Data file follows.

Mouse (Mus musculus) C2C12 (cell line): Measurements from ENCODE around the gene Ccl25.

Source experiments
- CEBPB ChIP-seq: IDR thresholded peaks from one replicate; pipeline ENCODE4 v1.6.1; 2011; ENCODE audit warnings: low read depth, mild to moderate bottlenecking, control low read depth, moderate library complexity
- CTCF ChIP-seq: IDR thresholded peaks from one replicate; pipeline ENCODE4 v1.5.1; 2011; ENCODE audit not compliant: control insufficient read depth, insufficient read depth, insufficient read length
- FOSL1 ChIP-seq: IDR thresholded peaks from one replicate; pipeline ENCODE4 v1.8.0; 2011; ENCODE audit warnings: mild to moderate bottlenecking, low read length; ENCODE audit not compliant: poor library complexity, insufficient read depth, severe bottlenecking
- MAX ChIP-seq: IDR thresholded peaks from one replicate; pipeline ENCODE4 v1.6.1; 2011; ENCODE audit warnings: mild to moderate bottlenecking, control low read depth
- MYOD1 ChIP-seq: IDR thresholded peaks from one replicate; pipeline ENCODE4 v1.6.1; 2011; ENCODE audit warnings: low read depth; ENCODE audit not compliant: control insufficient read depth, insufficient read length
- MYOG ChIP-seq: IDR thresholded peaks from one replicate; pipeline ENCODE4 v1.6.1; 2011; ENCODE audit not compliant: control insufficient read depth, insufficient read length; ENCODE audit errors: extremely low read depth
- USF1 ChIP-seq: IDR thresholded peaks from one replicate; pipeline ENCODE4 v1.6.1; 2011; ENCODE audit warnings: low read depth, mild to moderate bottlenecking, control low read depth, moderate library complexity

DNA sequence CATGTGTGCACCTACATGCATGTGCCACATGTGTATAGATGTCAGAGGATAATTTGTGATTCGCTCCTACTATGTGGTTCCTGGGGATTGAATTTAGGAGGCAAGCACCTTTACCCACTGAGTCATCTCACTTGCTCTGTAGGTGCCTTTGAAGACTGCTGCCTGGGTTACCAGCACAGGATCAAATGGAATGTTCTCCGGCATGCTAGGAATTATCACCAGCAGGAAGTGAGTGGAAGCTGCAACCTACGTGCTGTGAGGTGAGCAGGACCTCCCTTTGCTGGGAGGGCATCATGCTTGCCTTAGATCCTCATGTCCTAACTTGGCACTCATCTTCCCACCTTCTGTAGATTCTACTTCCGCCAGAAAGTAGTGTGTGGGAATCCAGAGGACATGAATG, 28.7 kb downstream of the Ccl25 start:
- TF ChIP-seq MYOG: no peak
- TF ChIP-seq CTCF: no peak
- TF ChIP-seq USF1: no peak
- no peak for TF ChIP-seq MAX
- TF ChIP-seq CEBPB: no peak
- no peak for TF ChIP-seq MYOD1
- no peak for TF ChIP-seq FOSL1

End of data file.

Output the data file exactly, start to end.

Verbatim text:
Mouse (Mus musculus) C2C12 (cell line): Measurements from ENCODE around the gene Ccl25.

Source experiments
- CEBPB ChIP-seq: IDR thresholded peaks from one replicate; pipeline ENCODE4 v1.6.1; 2011; ENCODE audit warnings: low read depth, mild to moderate bottlenecking, control low read depth, moderate library complexity
- CTCF ChIP-seq: IDR thresholded peaks from one replicate; pipeline ENCODE4 v1.5.1; 2011; ENCODE audit not compliant: control insufficient read depth, insufficient read depth, insufficient read length
- FOSL1 ChIP-seq: IDR thresholded peaks from one replicate; pipeline ENCODE4 v1.8.0; 2011; ENCODE audit warnings: mild to moderate bottlenecking, low read length; ENCODE audit not compliant: poor library complexity, insufficient read depth, severe bottlenecking
- MAX ChIP-seq: IDR thresholded peaks from one replicate; pipeline ENCODE4 v1.6.1; 2011; ENCODE audit warnings: mild to moderate bottlenecking, control low read depth
- MYOD1 ChIP-seq: IDR thresholded peaks from one replicate; pipeline ENCODE4 v1.6.1; 2011; ENCODE audit warnings: low read depth; ENCODE audit not compliant: control insufficient read depth, insufficient read length
- MYOG ChIP-seq: IDR thresholded peaks from one replicate; pipeline ENCODE4 v1.6.1; 2011; ENCODE audit not compliant: control insufficient read depth, insufficient read length; ENCODE audit errors: extremely low read depth
- USF1 ChIP-seq: IDR thresholded peaks from one replicate; pipeline ENCODE4 v1.6.1; 2011; ENCODE audit warnings: low read depth, mild to moderate bottlenecking, control low read depth, moderate library complexity

DNA sequence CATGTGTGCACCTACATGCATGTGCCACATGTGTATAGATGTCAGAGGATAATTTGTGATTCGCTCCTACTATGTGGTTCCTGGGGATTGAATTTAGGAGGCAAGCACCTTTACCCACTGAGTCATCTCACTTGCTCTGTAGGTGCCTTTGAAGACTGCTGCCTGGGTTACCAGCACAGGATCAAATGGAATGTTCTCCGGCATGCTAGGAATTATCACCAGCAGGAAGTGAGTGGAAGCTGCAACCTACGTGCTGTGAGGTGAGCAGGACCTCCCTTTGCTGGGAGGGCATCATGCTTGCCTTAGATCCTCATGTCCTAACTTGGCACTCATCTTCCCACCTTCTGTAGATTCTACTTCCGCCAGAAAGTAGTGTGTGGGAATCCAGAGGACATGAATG, 28.7 kb downstream of the Ccl25 start:
- TF ChIP-seq MYOG: no peak
- TF ChIP-seq CTCF: no peak
- TF ChIP-seq USF1: no peak
- no peak for TF ChIP-seq MAX
- TF ChIP-seq CEBPB: no peak
- no peak for TF ChIP-seq MYOD1
- no peak for TF ChIP-seq FOSL1